DTE Energy Powers Up to Help Agencies in Michigan

DTE volunteers helped refurbish a shed for one Head Start agency.

The Michigan Head Start Association gained a new partner in mid-2017 in a welcomed joint venture to help rehab Head Start school building and grounds around Michigan! The Detroit-based energy company, DTE energy, has engaged company employees statewide to volunteer during their off-hours to perform needed facilities work at Head Start centers.

The DTE pledge has begun with several projects in central and northern Michigan and another handful in southeast Michigan, where most DTE employees live and work. DTE employees with talents in the skilled trades -- carpentry, plumbing, construction -- will help with the repairs and clean-up of Head Start facilities. Projects may include building handicap-accessible ramps, fixing safety hazards by resurfacing uneven floors, improving playgrounds, and renovating building interiors that can be accomplished by teams in a day or weekend. The company said it intends for the program to continue year to year. DTE managers will review requests and match them up with DTE employee teams based on their skill sets.

MHSA Executive Director Robin J. Bozek said the volunteer work is greatly appreciated given that many Head Start programs for 3- and 4-year-olds, along with Early Head Start programs for babies and parents, are located in aging former school buildings. “Head Start agency directors identify facility improvements as a top concern for providers, particularly because grant funding is almost always tied to running programs,” Bozek said. “Our partnership with DTE is a terrific bonus for helping our hard-working but financially constrained programs improve their surroundings to benefit kids, families and staff.”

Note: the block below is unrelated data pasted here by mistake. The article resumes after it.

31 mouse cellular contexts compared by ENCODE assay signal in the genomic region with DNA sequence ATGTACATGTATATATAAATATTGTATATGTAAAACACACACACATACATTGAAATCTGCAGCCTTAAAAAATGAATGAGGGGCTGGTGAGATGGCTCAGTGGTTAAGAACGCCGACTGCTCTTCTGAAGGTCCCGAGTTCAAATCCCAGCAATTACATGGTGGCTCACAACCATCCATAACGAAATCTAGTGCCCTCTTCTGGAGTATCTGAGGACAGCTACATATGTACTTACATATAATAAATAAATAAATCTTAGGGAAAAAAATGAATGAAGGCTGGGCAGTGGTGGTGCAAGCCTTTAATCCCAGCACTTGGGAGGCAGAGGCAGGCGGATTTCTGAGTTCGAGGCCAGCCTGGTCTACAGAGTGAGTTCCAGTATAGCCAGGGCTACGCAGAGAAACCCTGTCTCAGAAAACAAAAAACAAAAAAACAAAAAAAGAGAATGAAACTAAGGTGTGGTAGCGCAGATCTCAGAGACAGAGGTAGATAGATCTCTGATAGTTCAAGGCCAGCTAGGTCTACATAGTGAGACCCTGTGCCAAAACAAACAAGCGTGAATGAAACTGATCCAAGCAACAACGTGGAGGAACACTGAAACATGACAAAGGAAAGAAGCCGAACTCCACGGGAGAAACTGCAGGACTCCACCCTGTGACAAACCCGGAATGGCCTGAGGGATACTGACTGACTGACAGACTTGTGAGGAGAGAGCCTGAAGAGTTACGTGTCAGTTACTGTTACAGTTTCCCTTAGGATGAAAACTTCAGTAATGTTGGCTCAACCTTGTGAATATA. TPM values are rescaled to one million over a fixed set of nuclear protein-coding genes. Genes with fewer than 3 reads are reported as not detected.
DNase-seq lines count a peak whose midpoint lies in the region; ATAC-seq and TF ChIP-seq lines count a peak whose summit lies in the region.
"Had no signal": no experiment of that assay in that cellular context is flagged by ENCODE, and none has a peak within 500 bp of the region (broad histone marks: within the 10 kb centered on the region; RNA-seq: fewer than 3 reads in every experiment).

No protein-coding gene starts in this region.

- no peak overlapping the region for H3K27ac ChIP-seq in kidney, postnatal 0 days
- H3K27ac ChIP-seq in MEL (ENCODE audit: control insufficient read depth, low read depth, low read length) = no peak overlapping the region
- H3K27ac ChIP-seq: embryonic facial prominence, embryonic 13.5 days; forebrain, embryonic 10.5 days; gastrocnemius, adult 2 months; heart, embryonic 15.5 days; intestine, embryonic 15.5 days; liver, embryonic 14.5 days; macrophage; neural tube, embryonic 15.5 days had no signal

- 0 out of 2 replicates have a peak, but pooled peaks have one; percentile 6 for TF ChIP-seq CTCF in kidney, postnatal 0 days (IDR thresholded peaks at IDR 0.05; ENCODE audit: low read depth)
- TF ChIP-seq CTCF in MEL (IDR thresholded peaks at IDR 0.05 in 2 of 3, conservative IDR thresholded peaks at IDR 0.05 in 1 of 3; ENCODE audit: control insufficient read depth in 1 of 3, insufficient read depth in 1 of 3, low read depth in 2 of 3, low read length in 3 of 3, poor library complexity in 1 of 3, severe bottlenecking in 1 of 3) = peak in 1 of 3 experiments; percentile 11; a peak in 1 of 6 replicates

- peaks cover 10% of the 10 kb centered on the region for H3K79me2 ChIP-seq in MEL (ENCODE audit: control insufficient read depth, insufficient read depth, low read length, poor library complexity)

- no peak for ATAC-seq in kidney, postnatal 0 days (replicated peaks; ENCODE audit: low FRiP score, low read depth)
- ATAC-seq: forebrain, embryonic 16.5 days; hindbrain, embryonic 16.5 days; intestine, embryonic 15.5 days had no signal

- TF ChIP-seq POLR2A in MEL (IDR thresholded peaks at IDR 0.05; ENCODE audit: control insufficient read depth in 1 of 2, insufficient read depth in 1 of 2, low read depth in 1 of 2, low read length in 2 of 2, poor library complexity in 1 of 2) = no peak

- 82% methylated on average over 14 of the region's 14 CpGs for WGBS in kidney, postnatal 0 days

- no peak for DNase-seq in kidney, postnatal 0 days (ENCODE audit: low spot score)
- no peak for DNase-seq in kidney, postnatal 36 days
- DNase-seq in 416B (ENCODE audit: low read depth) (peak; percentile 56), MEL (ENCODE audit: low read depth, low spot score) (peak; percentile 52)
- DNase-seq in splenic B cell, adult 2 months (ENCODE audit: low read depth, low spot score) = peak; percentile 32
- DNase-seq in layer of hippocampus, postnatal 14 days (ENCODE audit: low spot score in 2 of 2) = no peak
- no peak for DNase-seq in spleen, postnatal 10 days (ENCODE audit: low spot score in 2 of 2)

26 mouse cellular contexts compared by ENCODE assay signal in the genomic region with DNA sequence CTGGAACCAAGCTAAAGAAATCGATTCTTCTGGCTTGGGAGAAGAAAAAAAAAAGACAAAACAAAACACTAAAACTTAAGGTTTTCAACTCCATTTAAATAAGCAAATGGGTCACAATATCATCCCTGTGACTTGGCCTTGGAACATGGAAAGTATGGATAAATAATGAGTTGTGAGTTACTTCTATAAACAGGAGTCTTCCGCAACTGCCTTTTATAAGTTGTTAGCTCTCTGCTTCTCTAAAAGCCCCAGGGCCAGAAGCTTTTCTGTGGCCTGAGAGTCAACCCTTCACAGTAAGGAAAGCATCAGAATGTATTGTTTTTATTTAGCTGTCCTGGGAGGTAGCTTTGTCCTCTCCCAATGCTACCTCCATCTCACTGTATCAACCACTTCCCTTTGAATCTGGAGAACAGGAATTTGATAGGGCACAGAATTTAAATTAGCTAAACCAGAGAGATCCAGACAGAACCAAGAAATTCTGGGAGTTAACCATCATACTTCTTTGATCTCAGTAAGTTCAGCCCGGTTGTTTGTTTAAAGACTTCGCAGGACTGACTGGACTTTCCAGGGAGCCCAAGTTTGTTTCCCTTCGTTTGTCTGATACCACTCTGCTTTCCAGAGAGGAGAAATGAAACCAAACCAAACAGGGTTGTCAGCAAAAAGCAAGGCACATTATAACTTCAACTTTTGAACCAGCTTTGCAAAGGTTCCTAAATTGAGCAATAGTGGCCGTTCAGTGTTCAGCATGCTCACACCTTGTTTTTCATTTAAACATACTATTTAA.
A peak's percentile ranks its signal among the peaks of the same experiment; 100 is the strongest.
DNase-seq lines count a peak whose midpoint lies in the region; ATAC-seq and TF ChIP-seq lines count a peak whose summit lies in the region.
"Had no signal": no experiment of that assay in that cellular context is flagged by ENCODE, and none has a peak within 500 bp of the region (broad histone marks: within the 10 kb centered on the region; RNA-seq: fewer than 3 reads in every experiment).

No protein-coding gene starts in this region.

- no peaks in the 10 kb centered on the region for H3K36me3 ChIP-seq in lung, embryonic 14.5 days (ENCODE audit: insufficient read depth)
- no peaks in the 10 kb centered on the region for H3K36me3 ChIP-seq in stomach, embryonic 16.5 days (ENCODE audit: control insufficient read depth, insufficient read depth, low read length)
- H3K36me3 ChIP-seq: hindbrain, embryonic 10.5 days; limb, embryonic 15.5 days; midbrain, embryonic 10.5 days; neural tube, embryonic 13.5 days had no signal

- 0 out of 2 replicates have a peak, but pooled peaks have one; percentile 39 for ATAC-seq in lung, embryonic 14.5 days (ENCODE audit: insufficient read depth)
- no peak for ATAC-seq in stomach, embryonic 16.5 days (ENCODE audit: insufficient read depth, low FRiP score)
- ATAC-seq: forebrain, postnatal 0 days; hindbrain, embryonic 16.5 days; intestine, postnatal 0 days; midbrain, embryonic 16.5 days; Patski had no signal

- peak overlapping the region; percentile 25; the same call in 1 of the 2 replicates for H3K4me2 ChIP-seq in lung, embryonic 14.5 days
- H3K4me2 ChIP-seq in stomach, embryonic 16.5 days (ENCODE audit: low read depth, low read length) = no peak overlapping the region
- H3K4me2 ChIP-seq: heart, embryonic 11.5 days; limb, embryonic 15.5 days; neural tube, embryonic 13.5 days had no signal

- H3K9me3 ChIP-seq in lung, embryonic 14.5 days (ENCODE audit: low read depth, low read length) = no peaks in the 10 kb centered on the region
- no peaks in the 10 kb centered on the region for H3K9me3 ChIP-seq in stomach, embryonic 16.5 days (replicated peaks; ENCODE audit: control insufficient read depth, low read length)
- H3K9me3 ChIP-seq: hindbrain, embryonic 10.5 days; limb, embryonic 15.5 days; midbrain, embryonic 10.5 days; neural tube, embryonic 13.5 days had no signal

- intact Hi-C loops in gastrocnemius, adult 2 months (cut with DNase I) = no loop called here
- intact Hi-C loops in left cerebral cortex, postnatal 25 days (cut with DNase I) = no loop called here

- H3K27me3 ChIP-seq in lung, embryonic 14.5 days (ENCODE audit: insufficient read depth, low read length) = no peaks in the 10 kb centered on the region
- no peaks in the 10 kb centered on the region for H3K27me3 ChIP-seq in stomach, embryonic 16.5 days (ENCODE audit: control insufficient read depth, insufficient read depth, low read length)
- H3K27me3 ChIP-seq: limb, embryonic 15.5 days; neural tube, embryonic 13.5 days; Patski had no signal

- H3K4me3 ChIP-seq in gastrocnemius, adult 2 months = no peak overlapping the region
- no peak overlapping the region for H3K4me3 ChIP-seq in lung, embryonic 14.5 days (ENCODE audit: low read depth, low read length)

Literacy Project Donates 1,000's of Books to Head Start

Bucket Fillers donated thousands of books to Head Start agencies.A special bonus for attending MHSA's 3rd Annual Health Institute in November 2017 was found in dozens of boxes that filled a side meeting room of the conference site.

They were packed with more than 10,000 children’s books donated to the Michigan Head Start Association from the Michigan-based book publisher, Bucket Fillers, Inc. and made available to Head Start agencies across Michigan.  “When Bucket Fillers contacted us about establishing this partnership, we knew we had to find a way to get these beautifully illustrated stories in the hands of our families,” said MHSA Executive Director Robin J. Bozek. “We couldn’t have been more grateful to receive these best-sellers, filled with wonderful stories about love and kindness,” she said.

The distribution included “Will You Fill My Bucket?” and “Bucket Filling from A to Z.”  Bucket Fillers author/founder Carol McCloud said she was happy to know that Head Start teachers would be leading a new generation to be kind to others by filling their buckets.